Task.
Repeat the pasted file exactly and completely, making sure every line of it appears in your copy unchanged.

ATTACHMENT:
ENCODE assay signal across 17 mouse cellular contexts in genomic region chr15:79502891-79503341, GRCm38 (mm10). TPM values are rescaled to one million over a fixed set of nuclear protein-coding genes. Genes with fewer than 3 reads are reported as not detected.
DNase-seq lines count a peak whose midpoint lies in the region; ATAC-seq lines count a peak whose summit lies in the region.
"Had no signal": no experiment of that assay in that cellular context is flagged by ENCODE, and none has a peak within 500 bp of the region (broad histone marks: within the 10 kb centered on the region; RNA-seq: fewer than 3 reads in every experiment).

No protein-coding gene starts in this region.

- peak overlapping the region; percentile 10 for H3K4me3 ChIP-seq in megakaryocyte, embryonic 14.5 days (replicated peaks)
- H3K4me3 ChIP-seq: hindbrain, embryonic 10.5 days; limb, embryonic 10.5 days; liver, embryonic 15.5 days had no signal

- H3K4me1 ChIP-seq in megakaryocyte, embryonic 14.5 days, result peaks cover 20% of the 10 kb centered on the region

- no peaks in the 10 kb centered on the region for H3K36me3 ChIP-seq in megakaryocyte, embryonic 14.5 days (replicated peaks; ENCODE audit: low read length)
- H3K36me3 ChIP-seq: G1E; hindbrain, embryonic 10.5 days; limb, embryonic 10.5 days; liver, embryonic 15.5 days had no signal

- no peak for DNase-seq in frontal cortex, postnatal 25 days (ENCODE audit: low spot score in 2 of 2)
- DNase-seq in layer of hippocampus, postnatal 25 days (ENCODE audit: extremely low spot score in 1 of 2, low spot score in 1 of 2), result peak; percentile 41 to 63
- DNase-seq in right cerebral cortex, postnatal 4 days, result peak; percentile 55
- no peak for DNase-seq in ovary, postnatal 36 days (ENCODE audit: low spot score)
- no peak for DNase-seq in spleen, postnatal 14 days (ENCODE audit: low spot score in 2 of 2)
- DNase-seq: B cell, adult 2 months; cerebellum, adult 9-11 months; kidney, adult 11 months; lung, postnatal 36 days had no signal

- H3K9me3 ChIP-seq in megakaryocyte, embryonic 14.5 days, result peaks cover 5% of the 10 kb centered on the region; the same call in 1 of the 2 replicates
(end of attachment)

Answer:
ENCODE assay signal across 17 mouse cellular contexts in genomic region chr15:79502891-79503341, GRCm38 (mm10). TPM values are rescaled to one million over a fixed set of nuclear protein-coding genes. Genes with fewer than 3 reads are reported as not detected.
DNase-seq lines count a peak whose midpoint lies in the region; ATAC-seq lines count a peak whose summit lies in the region.
"Had no signal": no experiment of that assay in that cellular context is flagged by ENCODE, and none has a peak within 500 bp of the region (broad histone marks: within the 10 kb centered on the region; RNA-seq: fewer than 3 reads in every experiment).

No protein-coding gene starts in this region.

- peak overlapping the region; percentile 10 for H3K4me3 ChIP-seq in megakaryocyte, embryonic 14.5 days (replicated peaks)
- H3K4me3 ChIP-seq: hindbrain, embryonic 10.5 days; limb, embryonic 10.5 days; liver, embryonic 15.5 days had no signal

- H3K4me1 ChIP-seq in megakaryocyte, embryonic 14.5 days, result peaks cover 20% of the 10 kb centered on the region

- no peaks in the 10 kb centered on the region for H3K36me3 ChIP-seq in megakaryocyte, embryonic 14.5 days (replicated peaks; ENCODE audit: low read length)
- H3K36me3 ChIP-seq: G1E; hindbrain, embryonic 10.5 days; limb, embryonic 10.5 days; liver, embryonic 15.5 days had no signal

- no peak for DNase-seq in frontal cortex, postnatal 25 days (ENCODE audit: low spot score in 2 of 2)
- DNase-seq in layer of hippocampus, postnatal 25 days (ENCODE audit: extremely low spot score in 1 of 2, low spot score in 1 of 2), result peak; percentile 41 to 63
- DNase-seq in right cerebral cortex, postnatal 4 days, result peak; percentile 55
- no peak for DNase-seq in ovary, postnatal 36 days (ENCODE audit: low spot score)
- no peak for DNase-seq in spleen, postnatal 14 days (ENCODE audit: low spot score in 2 of 2)
- DNase-seq: B cell, adult 2 months; cerebellum, adult 9-11 months; kidney, adult 11 months; lung, postnatal 36 days had no signal

- H3K9me3 ChIP-seq in megakaryocyte, embryonic 14.5 days, result peaks cover 5% of the 10 kb centered on the region; the same call in 1 of the 2 replicates